Mexico’s president says he won’t accept vigilantes


MEXICO CITY (AP) — Mexico’s president said Tuesday he will not accept vigilantes arming themselves, and suggested they are serving local political bosses or gangs.

President Andrés Manuel López Obrador was responding to a drill held over the weekend by about 100 vigilantes in the southern state of Chiapas. The group, which calls itself “The Machete,” said it was formed to evict drug traffickers from Indigenous communities.

López Obrador said they were using that as an excuse, and suggested the vigilantes may have gotten their motley array of weapons from criminals.

“In no case will armed groups be accepted,” López Obrador said. “This can be used as an excuse, that there is a lot of crime, and that’s not what it is. It could be a political confrontation.”

While the president said his administration is still studying the group that formed in the Chiapas township of Pantelho, he refused to believe they were just residents fed up with crime and killings.

“Either it is a question of political maneuvering in the region, control by bosses,” he said, “or it is criminals. We have to see where they got their weapons.”

The previous administration briefly embraced so-called “self-defense” groups in the western state of Michoacan in 2013 and 2014, before most were found to be infiltrated by drug gangs. López Obrador said that is a mistake he isn’t going to repeat.

But he did not say whether his administration would try to disarm them. As part of his “hugs, not bullets” strategy, López Obrador has studiously avoided open confrontation with protesters, drug cartels and almost anyone else.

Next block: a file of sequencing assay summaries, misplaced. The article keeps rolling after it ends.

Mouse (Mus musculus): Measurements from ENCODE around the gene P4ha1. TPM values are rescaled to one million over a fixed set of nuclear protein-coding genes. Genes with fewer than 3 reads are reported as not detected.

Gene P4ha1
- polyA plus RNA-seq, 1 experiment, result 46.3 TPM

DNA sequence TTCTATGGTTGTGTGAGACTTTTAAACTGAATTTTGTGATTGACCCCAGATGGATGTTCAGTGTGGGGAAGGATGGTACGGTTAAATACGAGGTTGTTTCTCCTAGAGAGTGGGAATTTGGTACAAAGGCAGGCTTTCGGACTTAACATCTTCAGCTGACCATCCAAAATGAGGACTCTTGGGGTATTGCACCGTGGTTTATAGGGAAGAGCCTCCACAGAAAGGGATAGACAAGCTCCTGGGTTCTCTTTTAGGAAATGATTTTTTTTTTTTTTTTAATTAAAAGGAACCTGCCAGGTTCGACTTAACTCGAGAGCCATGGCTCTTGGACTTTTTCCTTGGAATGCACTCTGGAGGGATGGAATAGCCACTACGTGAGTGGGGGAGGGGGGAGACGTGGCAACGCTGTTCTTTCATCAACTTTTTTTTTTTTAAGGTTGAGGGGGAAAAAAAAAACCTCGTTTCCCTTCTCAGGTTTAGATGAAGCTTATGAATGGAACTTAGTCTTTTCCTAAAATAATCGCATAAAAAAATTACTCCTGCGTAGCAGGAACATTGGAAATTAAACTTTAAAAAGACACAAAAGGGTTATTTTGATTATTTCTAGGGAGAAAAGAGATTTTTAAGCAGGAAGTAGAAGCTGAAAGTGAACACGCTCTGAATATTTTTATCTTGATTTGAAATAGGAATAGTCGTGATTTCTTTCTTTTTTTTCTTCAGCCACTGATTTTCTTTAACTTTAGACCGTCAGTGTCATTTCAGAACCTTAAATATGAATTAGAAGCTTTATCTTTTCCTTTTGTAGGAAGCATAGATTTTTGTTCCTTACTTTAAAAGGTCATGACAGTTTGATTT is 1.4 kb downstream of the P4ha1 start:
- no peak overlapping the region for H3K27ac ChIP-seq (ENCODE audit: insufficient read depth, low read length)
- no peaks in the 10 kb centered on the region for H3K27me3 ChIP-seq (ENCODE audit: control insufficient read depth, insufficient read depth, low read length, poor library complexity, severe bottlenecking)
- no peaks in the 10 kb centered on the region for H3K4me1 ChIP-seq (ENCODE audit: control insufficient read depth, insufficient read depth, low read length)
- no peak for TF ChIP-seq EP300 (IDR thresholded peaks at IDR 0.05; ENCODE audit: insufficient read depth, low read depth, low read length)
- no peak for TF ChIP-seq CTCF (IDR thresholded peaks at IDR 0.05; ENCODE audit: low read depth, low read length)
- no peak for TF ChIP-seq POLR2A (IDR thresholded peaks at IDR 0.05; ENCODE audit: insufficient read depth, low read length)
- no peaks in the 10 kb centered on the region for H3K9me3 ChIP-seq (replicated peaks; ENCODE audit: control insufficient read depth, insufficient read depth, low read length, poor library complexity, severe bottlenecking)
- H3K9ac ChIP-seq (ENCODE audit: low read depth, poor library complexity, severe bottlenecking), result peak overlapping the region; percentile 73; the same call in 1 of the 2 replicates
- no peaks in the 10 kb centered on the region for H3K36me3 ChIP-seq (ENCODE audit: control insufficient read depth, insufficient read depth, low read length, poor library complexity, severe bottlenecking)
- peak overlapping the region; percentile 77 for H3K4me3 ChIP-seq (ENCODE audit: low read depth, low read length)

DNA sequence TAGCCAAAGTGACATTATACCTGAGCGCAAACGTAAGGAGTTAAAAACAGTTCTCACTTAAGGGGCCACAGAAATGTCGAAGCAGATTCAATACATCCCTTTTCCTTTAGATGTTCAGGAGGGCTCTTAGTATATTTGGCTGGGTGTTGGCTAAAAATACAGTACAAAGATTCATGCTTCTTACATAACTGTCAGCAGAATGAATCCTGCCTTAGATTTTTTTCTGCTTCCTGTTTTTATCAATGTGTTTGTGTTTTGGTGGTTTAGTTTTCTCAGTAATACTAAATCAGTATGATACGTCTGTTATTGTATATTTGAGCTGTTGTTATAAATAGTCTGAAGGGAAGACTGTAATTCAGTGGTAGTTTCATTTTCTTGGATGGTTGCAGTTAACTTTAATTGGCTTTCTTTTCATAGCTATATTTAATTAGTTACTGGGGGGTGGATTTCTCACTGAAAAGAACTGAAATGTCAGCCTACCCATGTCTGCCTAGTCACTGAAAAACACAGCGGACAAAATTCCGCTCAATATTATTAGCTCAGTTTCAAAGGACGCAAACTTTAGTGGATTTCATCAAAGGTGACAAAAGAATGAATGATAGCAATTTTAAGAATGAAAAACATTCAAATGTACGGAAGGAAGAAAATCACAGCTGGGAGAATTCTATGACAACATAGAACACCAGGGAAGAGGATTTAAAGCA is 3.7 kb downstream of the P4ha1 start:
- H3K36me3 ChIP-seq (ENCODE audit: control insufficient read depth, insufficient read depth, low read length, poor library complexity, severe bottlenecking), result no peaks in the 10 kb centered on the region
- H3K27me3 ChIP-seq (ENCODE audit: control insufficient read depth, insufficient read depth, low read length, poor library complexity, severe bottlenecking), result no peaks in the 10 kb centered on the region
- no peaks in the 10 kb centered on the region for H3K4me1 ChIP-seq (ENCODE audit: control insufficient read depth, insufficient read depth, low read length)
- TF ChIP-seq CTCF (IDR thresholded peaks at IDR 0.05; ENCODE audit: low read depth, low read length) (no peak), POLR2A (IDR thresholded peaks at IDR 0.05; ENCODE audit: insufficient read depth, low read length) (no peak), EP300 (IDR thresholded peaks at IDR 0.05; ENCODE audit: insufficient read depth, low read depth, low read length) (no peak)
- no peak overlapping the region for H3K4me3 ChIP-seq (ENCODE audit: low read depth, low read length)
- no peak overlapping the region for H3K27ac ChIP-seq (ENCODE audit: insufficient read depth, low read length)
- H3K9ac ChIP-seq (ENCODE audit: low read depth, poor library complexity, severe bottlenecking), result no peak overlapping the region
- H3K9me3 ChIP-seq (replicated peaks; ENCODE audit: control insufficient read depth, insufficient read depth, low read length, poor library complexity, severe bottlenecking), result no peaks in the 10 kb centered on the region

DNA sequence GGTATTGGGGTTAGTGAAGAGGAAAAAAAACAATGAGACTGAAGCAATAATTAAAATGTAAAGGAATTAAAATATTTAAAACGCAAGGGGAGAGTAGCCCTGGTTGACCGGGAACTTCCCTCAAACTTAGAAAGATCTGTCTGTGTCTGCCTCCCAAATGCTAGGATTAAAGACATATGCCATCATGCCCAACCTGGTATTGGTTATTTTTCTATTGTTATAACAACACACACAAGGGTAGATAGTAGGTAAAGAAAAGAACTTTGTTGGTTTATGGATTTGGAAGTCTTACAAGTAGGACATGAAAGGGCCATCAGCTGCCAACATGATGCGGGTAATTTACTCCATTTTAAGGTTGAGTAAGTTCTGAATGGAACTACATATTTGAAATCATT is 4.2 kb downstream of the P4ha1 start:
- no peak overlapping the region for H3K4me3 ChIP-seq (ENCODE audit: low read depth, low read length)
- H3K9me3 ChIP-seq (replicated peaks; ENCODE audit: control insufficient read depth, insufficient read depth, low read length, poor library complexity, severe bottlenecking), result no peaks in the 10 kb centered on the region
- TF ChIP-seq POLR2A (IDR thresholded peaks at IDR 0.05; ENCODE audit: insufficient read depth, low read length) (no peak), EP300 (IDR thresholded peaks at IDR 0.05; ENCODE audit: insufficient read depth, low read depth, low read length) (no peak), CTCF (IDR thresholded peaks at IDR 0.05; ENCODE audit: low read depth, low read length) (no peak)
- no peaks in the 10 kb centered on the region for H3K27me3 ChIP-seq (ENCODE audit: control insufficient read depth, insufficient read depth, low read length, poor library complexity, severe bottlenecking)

But that strategy has neither reduced crime nor homicides in Mexico.

The township of Pantelho has seen a number of confrontations since mid-June in the region and local human rights groups say around 2,000 people have been forced to flee their homes in recent years because of the fighting.

It was unclear who organized or armed the Machete vigilantes, who appear to include members of the Tzotzil Indigenous group. The men appeared mainly masked, with black T-shirts bearing the group’s logo, a pair of crossed machetes.

In a statement posted earlier on social media, a masked spokesman for the group claimed around 200 residents of Pantelho had been killed in recent years by “drug traffickers.” The Sinaloa and Jalisco cartels appear to be fighting for control of the area, which is used to traffic both drugs and migrants from neighboring Guatemala.

“We must defend the lives of our community,” the unnamed spokesman said. The group took responsibility for a shootout in Pantelho in June in which several people died.

“We entered (the town) not to attack the people, but to expel the professional killers and drug traffickers,” according to the statement. “Once we have freed it from the professional killers and drug traffickers, we as self-defense forces will withdraw, because we do not seek money or power for ourselves.”